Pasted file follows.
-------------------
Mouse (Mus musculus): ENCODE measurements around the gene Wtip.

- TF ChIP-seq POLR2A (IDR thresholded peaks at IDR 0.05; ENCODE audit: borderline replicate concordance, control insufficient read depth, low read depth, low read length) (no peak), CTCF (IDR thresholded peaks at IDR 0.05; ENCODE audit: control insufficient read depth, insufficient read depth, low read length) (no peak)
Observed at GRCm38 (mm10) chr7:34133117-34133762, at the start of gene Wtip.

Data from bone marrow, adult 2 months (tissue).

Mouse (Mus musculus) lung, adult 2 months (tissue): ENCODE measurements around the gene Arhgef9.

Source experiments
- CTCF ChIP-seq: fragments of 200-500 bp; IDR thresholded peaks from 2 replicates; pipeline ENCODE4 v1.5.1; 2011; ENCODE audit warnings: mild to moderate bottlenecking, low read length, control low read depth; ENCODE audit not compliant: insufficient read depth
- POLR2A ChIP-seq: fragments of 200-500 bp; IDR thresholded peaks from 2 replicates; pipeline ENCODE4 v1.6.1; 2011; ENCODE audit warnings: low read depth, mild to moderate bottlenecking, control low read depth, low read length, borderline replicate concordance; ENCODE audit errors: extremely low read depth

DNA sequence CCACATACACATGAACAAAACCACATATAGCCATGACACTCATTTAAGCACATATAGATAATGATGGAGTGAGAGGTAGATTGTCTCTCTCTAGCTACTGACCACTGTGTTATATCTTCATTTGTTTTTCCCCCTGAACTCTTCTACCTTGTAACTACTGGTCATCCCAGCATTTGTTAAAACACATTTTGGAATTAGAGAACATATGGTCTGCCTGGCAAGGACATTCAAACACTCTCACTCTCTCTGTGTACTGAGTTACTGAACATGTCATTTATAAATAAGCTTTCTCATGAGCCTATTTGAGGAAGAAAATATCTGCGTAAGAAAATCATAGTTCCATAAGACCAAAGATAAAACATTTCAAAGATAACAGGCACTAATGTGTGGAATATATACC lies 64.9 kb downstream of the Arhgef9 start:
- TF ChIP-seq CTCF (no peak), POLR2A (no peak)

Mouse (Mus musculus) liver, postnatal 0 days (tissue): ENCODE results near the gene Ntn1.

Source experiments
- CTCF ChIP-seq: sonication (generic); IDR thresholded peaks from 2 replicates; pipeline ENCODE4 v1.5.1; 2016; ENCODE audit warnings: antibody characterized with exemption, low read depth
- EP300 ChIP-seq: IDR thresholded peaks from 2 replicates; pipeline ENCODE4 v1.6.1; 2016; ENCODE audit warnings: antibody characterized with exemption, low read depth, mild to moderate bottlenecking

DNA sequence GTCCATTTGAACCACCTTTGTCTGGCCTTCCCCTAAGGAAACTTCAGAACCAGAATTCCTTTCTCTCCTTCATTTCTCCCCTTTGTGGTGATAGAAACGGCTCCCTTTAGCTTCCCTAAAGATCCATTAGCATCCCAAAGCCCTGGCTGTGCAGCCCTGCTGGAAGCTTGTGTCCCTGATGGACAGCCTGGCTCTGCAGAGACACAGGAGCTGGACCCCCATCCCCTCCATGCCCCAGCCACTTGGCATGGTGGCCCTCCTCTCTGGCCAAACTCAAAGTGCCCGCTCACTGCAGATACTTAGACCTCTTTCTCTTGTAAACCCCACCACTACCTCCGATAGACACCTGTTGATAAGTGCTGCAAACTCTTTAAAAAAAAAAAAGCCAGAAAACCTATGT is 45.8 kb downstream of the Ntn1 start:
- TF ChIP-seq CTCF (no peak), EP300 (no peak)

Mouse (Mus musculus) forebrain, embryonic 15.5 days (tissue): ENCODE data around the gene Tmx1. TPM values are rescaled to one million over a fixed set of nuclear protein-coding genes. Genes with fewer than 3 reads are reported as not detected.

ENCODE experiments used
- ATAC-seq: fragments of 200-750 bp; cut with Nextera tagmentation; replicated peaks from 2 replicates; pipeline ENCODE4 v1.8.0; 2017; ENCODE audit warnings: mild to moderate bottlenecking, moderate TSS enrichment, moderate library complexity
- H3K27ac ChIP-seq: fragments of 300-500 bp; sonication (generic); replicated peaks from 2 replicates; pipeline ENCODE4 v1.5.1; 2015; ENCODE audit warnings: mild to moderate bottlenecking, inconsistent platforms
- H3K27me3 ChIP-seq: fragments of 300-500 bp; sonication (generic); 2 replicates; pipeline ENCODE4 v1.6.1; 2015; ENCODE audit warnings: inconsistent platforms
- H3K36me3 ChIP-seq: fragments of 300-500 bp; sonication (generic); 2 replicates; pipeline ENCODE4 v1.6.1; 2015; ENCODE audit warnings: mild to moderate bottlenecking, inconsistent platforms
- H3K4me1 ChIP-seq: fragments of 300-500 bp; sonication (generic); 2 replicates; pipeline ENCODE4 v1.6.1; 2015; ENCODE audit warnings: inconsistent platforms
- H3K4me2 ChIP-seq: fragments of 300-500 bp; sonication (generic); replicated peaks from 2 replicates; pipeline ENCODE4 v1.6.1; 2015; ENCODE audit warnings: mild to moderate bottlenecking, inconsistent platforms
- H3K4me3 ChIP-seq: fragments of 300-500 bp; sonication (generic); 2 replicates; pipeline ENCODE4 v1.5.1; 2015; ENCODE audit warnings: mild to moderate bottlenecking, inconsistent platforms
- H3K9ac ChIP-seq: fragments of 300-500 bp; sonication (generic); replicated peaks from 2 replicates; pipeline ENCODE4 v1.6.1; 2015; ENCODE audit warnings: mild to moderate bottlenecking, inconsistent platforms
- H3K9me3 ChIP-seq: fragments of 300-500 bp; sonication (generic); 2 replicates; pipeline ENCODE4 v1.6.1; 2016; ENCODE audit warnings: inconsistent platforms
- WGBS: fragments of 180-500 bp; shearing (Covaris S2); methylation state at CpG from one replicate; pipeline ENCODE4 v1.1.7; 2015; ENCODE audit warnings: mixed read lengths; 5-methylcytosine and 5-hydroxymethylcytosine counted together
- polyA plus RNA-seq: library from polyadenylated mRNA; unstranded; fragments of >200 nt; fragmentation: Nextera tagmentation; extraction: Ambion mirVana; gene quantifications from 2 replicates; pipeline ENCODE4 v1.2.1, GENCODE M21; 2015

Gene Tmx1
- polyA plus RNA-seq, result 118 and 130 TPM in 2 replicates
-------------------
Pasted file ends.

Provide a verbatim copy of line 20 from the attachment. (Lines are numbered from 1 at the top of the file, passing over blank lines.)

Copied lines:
- H3K27ac ChIP-seq: fragments of 300-500 bp; sonication (generic); replicated peaks from 2 replicates; pipeline ENCODE4 v1.5.1; 2015; ENCODE audit warnings: mild to moderate bottlenecking, inconsistent platforms